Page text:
It's very easy to fall into the trap of believing that customer support and community management are the same thing. At first glance, they’re both customer facing positions that require you to interact with those who are interested in your brand. That's not untrue, but that's where the similarities end. Each of these requires specialized skill sets and approaches to be done effectively.
A failure to properly differentiate between the two could lead to neither one being performed optimally. Below we look at some of the key differences that businesses must take into account when crafting their strategy.
Customer Support is Transactional; Community Management is Holistic
Customer Support is all about individual transactions between the company and the customer. People come to the business with a problem or concern, and it's the customer service manager’s job to address these issues in a satisfactory manner. This is a one-on-one interaction that largely centers around providing value in specific scenarios through problem resolution or prevention.
In contrast, Community Management requires a holistic approach to be effective. While it's true that individual customer’s wants and needs are important and will inevitably end up in the discussion, the true impetus of the community is about bringing a large group of people together around a single product or service. This is why it requires an entirely different skill set. A community manager needs to be able to use the tools at her disposal to create buzz, excitement and engagement.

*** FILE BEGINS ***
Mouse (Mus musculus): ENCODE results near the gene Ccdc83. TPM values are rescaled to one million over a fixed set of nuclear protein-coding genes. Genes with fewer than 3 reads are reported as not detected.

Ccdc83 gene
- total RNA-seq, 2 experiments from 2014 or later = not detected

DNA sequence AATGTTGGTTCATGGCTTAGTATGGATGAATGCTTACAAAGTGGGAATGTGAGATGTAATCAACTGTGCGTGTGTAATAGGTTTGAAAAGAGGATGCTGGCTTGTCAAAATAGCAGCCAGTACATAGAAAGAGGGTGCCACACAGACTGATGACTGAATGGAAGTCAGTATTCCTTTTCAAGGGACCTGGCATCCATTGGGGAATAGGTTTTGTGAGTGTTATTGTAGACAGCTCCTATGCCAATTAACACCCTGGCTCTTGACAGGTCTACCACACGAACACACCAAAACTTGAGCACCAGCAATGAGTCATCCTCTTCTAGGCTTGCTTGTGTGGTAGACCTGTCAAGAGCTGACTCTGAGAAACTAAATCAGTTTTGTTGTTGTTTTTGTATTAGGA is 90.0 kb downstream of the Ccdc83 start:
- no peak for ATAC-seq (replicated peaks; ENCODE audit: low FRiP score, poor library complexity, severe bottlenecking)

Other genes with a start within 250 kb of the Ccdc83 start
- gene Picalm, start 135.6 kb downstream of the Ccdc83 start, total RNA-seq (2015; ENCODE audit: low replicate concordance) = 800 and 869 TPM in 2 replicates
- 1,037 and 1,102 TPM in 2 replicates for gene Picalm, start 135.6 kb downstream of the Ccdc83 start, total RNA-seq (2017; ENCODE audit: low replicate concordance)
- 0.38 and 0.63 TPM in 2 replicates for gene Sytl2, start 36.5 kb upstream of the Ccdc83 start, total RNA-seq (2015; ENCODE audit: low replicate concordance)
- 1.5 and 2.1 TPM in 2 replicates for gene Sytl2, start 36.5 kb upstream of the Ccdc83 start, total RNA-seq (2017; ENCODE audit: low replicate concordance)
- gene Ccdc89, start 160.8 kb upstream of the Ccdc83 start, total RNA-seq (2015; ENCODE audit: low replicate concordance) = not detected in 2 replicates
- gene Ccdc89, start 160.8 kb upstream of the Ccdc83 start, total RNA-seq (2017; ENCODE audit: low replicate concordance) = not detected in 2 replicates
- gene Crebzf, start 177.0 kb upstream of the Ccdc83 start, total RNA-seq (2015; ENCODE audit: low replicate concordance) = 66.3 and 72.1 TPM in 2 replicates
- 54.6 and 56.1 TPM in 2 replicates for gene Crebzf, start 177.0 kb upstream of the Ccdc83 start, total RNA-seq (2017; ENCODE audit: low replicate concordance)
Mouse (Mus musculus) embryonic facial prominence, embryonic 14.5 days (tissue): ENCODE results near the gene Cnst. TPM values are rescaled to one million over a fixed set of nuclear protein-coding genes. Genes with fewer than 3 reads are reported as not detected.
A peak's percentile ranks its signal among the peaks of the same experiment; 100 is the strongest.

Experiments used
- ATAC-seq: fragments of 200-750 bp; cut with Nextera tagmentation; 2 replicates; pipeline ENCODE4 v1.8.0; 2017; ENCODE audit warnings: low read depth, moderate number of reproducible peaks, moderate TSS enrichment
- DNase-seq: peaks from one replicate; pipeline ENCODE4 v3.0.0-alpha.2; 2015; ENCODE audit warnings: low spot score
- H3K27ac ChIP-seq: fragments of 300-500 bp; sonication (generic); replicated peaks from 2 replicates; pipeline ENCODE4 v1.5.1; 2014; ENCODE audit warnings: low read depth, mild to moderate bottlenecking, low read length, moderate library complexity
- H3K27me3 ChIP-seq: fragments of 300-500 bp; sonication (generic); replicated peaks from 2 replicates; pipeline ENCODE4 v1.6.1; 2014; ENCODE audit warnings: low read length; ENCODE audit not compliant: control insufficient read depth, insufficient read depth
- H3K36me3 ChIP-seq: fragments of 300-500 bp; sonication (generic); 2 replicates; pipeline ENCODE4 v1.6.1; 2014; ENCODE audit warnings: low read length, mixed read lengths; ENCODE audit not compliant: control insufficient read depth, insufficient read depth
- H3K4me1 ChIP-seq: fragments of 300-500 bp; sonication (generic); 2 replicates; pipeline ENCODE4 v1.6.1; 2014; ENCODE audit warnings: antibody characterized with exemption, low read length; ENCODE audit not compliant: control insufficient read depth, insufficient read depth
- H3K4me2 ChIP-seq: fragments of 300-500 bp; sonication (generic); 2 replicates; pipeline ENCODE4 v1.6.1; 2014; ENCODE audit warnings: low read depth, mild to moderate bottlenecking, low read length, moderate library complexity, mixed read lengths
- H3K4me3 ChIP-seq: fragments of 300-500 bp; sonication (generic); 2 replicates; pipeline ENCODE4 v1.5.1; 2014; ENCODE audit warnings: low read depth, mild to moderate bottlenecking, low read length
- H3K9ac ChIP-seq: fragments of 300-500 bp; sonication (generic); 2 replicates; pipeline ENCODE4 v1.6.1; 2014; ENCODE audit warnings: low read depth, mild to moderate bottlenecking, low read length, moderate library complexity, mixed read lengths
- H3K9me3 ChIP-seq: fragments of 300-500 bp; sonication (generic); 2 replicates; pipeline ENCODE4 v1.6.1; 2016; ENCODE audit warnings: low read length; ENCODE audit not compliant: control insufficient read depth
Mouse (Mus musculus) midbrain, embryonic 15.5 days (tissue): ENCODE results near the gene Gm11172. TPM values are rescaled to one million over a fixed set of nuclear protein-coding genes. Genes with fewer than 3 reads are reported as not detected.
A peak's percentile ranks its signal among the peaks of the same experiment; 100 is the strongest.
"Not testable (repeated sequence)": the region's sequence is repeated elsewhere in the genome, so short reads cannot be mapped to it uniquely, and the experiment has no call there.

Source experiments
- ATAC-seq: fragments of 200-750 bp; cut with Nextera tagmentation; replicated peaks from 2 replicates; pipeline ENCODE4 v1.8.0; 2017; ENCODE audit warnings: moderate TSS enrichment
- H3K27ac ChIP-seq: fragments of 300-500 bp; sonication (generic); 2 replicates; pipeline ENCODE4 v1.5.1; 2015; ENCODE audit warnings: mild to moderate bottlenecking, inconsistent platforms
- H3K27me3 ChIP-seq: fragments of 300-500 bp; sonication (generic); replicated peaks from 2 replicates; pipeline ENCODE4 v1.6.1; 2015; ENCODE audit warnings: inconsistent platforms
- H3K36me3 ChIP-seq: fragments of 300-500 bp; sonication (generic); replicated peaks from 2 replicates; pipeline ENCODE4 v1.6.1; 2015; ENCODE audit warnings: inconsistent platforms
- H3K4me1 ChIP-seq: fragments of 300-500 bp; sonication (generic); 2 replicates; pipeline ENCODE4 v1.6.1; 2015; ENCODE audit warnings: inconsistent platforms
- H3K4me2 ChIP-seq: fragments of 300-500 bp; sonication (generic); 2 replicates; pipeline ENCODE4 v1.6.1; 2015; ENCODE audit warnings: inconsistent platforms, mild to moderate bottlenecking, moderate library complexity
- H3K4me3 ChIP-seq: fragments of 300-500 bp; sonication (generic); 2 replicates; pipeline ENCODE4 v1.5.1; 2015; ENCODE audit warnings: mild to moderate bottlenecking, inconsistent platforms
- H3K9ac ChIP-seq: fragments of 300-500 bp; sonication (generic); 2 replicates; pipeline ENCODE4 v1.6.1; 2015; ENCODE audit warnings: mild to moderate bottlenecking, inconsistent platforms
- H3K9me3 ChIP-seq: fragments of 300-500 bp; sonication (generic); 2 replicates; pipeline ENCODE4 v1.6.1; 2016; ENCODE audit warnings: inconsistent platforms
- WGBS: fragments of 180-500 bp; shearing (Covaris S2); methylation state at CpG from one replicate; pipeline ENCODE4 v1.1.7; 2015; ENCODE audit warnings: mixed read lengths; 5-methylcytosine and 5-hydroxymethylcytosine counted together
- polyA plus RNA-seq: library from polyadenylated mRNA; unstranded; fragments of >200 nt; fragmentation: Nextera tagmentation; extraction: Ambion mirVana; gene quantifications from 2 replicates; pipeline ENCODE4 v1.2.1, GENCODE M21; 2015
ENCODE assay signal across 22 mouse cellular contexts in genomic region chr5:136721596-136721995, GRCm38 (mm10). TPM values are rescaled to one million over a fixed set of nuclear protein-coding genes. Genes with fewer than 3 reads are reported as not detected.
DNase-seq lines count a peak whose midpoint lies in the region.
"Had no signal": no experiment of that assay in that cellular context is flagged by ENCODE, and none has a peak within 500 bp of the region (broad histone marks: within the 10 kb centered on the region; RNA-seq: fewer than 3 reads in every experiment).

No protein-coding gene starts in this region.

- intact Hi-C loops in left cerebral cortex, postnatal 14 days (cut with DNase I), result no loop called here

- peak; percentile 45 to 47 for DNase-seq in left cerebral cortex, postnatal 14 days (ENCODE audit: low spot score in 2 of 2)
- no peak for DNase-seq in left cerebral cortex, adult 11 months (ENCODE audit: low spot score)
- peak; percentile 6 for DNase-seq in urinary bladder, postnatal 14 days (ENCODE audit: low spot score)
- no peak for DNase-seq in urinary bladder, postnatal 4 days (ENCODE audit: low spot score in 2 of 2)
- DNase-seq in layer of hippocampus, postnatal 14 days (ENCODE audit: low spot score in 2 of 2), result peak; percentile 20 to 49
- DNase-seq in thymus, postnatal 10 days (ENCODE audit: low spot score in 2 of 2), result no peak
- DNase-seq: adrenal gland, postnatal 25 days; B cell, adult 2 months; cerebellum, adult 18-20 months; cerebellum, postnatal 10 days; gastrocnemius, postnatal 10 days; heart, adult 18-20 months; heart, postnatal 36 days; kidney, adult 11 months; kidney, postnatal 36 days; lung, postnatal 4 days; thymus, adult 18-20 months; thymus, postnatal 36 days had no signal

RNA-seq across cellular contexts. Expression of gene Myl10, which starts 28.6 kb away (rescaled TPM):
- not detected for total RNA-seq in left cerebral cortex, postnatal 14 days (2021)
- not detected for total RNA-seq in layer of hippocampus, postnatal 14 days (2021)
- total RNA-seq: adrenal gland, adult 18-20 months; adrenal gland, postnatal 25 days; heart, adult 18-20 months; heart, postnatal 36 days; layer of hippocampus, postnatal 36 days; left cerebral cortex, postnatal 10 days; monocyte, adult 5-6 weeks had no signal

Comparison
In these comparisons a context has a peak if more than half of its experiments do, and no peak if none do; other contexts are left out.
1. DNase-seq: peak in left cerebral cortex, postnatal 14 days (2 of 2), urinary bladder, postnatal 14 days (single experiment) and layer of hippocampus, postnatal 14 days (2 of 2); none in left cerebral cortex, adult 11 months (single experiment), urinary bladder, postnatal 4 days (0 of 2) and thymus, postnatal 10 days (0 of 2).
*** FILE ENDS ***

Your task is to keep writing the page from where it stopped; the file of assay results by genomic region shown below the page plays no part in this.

Customer Support is About Efficient Iteration; Community Management is About Creativity
For this reason, customer support is about determining what works and then doing it over and over and over again. While there will always be outliers, in general, customer support managers come to know customer problems and find solutions. Businesses are incentivized to iterate these solutions as quickly as possible to save both time and money, while creating as little friction for customers as possible.
Community management, on the other hand, is extremely dynamic and creative. Discovering new ways to drive engagement t is a necessity, because old ways quickly go stale. The ability to capitalize on short-term popular culture trends in a given market is an essential skill for community managers to have. It's not that the name of the game is finding what works and then repeating it — it's that what works will be a constantly moving target.
Different Uses for Different Tools & Channels
Finally, the tools that customer support and community management professionals use are different. That is not to say there isn’t some overlap — there is. For example, dynamic use of community support forums to engage properly with customers and community is essential. Another commonality between the two is the use of social media, even if the particulars are different for each department.
The biggest difference are the methodologies used to make the most out of these tools. Customer service professionals are concerned with things like speed, and have a mindset geared towards efficiency and succinct, effective responses. They’re also more reactive in nature, meaning that tools will be applied to existing problems as they arise.
In contrast, community management is all about using tools to drive engagement. Things such as the number of users, engagement metrics, the number of top-of-funnel leads captured and the overall buzz surrounding a brand are all critical. These are created with tools that drive conversations, mediate community spaces and create a place where users feel both trust and a desire to connect.
Specialization is Key
At the end of the day, it's important to properly conceptualize the differences between customer support and community management. While it may seem like failure to do so is relatively harmless, that couldn't be further from the truth.
It is untrue to say that customer support is wholly transactional, iterative and quick, while community management is always creative and holistic. But a failure to recognize these key differences where they do exist will lead to strategies which do not use the proper tools, or tactics to optimize either one.